Annual Parent Survey 2017

Our Parent Voice Report 2017 is the third consecutive year that we have canvassed the opinion of a wide sample of over 1,500 parents who have a child currently attending a state school. Our respondents are independent of our PTA membership base.

Our Annual Parent Survey provides a snapshot of parents’ views about a range of issues relating to their child’s education and school life.

The large scale of the survey offers a significant and unique insight into what parents – key stakeholders in education – truly think about their child’s schooling.

Key findings 


Parents are key stakeholders in the education of their child, and so they should be able to positively contribute their views to schools and policy-makers. Our research shows that a large majority of parents would like schools and policy-makers to be more accountable to them, and there is an appetite for them to have a say in the education of their child at both local and national levels, especially through an open door policy’ at school. However, the confidence in giving their views decreases beyond the school level and among parents of lower socio-economic backgrounds.

In this area of research, our Annual Parent Survey 2017 found:

  • The overwhelming majority (84%) of parents would like schools to consult them on a regular basis
  • 75% say they understand how schools are accountable to them
  • Almost two-thirds (63%) say that schools should be more accountable to parents than they are currently
  • Only half (51%) of parents (compared to 56% in 2016) said that schools are taking action based on their views or feedback
  • Only 41% say they understand the changes government is making to education and schools (down from 47% in 2016)
  • Only half of parents (52%) say they understand how MATs, local authorities (LAs) and government are accountable to them over their child’s education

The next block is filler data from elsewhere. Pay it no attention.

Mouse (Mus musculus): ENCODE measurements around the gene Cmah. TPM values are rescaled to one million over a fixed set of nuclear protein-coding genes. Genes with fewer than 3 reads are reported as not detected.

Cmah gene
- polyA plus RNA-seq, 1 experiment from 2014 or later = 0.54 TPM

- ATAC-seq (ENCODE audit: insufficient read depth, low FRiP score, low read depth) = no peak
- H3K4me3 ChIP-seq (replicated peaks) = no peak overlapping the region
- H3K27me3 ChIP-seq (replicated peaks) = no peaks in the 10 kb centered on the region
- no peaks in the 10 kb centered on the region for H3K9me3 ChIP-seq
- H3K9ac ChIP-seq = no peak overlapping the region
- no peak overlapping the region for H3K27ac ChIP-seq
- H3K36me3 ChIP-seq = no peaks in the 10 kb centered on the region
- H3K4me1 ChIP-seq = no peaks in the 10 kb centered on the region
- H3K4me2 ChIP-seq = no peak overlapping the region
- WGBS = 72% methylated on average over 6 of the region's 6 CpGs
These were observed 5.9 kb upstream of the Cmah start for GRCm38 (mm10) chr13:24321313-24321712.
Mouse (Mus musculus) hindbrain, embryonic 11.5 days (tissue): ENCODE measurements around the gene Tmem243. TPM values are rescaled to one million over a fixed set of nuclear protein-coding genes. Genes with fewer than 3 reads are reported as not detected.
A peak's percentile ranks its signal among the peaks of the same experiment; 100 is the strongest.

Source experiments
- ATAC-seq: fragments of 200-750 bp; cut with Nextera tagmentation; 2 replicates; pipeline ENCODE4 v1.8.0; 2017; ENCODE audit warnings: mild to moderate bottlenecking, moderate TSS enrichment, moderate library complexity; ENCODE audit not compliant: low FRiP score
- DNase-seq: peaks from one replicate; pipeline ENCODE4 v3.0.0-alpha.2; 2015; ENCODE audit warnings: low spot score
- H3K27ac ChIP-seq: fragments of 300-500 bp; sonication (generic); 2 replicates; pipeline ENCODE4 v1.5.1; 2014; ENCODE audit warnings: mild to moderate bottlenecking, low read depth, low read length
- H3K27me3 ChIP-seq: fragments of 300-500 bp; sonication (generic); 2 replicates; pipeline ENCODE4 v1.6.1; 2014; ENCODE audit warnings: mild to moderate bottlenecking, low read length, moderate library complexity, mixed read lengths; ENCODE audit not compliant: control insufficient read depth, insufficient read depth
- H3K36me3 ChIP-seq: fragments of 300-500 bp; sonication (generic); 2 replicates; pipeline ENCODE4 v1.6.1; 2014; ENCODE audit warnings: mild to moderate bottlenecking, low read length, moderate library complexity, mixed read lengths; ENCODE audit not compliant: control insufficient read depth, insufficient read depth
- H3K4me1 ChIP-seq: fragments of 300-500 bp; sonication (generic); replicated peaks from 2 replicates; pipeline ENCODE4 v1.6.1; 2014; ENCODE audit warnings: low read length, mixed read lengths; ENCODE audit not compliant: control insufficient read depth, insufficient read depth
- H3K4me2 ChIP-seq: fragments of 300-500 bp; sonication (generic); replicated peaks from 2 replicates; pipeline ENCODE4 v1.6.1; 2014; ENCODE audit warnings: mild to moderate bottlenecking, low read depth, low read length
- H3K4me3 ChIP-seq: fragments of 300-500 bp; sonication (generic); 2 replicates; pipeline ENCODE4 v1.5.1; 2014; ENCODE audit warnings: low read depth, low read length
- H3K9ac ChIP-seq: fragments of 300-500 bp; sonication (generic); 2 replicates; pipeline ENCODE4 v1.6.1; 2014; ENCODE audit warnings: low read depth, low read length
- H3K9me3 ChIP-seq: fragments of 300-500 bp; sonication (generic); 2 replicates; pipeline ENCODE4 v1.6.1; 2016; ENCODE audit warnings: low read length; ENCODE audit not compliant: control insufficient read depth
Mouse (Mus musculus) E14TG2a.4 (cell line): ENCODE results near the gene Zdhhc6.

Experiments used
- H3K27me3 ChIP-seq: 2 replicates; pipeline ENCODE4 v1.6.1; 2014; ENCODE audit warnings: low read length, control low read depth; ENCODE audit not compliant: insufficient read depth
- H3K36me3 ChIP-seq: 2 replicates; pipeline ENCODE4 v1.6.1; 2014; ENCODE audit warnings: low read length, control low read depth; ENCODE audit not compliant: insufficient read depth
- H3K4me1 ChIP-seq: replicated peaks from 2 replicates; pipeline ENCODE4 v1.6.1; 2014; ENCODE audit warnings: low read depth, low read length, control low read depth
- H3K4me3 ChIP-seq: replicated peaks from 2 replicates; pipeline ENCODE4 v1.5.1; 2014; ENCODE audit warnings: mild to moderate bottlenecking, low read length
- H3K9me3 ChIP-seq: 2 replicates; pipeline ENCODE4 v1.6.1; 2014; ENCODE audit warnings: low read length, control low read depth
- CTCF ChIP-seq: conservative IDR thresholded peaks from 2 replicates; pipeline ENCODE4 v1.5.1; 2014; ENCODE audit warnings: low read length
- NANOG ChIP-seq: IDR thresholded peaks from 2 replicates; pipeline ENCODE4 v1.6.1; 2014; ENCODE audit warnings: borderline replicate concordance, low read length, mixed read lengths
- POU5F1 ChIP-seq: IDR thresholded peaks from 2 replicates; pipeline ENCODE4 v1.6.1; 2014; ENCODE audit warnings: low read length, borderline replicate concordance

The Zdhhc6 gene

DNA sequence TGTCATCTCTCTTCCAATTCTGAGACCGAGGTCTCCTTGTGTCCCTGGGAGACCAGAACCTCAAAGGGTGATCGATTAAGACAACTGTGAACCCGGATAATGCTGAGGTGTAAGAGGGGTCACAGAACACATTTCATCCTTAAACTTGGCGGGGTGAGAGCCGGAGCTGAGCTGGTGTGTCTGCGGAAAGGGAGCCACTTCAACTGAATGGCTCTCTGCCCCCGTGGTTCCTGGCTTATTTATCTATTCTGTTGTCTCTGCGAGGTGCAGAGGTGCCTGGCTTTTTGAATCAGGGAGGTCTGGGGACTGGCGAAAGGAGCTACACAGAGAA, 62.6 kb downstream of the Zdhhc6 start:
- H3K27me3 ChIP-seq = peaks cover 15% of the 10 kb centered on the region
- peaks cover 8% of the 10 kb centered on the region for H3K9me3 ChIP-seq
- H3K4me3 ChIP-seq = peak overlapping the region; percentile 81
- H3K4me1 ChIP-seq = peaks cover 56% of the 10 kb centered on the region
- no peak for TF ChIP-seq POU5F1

Social mobility

For a country to have good social mobility, it means that a person’s socio-economic background should not be a key determinant in their academic and career outcomes. Currently, children from a disadvantaged background in the UK are on average out-performed academically by their better-off peers, leading to narrower career pathways and employment options, so that the disadvantage lasts a lifetime and is perpetuated down the generations. The government has introduced measures in early years and schools to promote social mobility to help more disadvantaged children to achieve better outcomes.

As part of our survey, we asked parents about their awareness of social mobility initiatives in school, as well as about the expectations they hold for their child’s future. This has become topical because, until very recently, each new generation’s income grew relative to their parents’. But now, generational income growth has stopped, and parents’ expectations that their child’s quality of life will be better than theirs are no longer being met.

What we asked

We found out from parents:

  • How they support their child’s learning
  • Whether or not their child’s school does enough to provide all pupils with the opportunity to succeed in life
  • What their expectations for their child’s future are

What parents told us

We discovered that: